Jacob L. NelsonJun 15, 2021
How Journalists Perceive and Pursue the Public
Oxford University Press, USA 2021
Many believe the solution to ongoing crises in the news industry — including profound financial instability and public distrust — is for journalists to improve connections to their audiences. Conversations about the proper relationship between the media and the public go back to Walter Lippmann and John Dewey and through the public journalism movement of the 1990s to today and what's come to be known as engaged journalism.
In Imagined Audiences: How Journalists Perceive and Pursue the Public (Oxford UP, 2021), Jacob L. Nelson examines the role that audiences have traditionally played in journalism, how that role has changed, and what those changes mean for both the profession and the public. The result is a comprehensive study of both news production and reception at a moment when the relationship between the two has grown more important than ever before.
Beyond the arguments in Imagined Audiences, Nelson talks with New Books in Journalism host Jenna Spinelle about how journalism researchers and practitioners can work more closely together, as well as how Nelson's students perceive engaged journalism in relationship to their own media habits. This conversation is also in many ways a companion to the recent episode with Andrea Wenzel on her book "Community-Centered Journalism." Nelson and Wenzel work together on the Engaged Journalism Exchange, a series of gatherings aiming to bridge the divide between journalism scholars and innovators.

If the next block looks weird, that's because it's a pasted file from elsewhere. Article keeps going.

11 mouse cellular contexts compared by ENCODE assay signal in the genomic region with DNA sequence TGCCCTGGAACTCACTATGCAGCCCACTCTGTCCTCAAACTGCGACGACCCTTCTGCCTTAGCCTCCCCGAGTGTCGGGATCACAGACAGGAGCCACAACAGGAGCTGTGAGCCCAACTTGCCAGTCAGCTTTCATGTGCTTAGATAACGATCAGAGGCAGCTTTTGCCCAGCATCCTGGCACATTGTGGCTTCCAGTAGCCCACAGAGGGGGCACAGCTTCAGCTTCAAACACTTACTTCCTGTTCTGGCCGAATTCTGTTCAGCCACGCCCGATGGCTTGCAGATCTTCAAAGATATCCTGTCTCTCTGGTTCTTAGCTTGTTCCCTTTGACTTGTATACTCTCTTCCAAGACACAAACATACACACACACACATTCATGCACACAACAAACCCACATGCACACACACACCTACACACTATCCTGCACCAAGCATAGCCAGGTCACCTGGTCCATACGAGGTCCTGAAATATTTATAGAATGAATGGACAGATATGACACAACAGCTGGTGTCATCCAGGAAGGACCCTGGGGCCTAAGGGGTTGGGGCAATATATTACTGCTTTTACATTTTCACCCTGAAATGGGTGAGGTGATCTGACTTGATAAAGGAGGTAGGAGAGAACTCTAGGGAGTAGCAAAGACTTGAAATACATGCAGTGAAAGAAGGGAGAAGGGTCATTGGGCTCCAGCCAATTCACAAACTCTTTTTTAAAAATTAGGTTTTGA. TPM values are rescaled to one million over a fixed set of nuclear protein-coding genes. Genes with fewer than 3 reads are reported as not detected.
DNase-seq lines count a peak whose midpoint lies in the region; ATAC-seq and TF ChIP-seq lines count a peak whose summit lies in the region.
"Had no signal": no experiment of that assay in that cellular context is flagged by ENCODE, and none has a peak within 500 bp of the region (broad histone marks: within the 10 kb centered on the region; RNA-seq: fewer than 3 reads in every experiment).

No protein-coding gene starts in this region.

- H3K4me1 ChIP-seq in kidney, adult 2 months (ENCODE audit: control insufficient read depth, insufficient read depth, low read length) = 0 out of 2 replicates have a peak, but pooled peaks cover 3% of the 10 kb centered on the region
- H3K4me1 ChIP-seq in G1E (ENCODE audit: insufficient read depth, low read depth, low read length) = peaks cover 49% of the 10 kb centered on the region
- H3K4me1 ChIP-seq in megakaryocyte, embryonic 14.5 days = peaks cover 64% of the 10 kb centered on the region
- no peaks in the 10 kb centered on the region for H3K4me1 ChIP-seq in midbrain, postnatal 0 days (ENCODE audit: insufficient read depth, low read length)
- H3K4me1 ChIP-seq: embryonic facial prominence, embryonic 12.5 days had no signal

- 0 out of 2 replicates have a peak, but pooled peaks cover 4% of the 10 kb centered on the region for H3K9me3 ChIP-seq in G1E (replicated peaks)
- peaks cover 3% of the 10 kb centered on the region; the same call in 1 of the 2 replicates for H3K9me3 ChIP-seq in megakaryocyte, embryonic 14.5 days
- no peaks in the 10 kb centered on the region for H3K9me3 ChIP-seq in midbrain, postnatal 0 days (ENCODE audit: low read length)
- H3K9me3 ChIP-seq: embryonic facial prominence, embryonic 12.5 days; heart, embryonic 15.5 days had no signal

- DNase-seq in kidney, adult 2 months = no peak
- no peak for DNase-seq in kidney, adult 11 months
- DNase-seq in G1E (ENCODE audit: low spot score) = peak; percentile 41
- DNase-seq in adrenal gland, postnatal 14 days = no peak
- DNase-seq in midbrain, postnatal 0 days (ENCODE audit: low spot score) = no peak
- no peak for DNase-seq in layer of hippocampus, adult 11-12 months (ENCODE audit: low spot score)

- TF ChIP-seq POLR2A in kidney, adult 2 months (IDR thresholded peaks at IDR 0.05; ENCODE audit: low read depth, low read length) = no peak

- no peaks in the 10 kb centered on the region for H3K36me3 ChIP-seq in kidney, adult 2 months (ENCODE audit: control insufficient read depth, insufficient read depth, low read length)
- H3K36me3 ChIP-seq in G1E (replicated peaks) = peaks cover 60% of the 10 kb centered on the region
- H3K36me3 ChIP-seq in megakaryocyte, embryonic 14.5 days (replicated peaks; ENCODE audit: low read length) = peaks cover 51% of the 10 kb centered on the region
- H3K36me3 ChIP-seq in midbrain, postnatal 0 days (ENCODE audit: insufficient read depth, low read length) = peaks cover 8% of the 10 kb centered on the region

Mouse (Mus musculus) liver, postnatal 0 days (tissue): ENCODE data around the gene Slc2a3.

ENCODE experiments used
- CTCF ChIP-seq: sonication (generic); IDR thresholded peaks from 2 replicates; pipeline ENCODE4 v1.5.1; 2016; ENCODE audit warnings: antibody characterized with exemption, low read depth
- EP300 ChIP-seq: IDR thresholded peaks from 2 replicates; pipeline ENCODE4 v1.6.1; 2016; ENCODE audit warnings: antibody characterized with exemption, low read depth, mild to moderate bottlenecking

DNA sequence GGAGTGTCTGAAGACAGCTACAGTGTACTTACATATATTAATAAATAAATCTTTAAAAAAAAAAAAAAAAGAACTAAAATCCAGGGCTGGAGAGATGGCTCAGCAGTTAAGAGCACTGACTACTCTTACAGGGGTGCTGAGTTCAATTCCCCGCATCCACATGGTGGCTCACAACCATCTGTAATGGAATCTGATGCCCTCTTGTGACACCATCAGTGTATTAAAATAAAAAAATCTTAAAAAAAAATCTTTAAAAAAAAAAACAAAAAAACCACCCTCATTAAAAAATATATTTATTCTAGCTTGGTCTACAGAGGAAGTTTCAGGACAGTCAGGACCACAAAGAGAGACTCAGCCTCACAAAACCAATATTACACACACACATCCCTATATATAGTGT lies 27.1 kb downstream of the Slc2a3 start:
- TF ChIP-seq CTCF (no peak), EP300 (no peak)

Nelson is an assistant professor at the Walter Cronkite School of Journalism and Mass Communication at Arizona State University. Spinelle is an instructor in the Donald P. Bellisario College of Communications at Penn State and host of the Democracy Works podcast.
Jenna Spinelle is a journalism instructor at Penn State's Donald P. Bellisario College of Communications. She's also the communications specialist for the university's McCourtney Institute for Democracy, where she hosts and produces the Democracy Works podcast.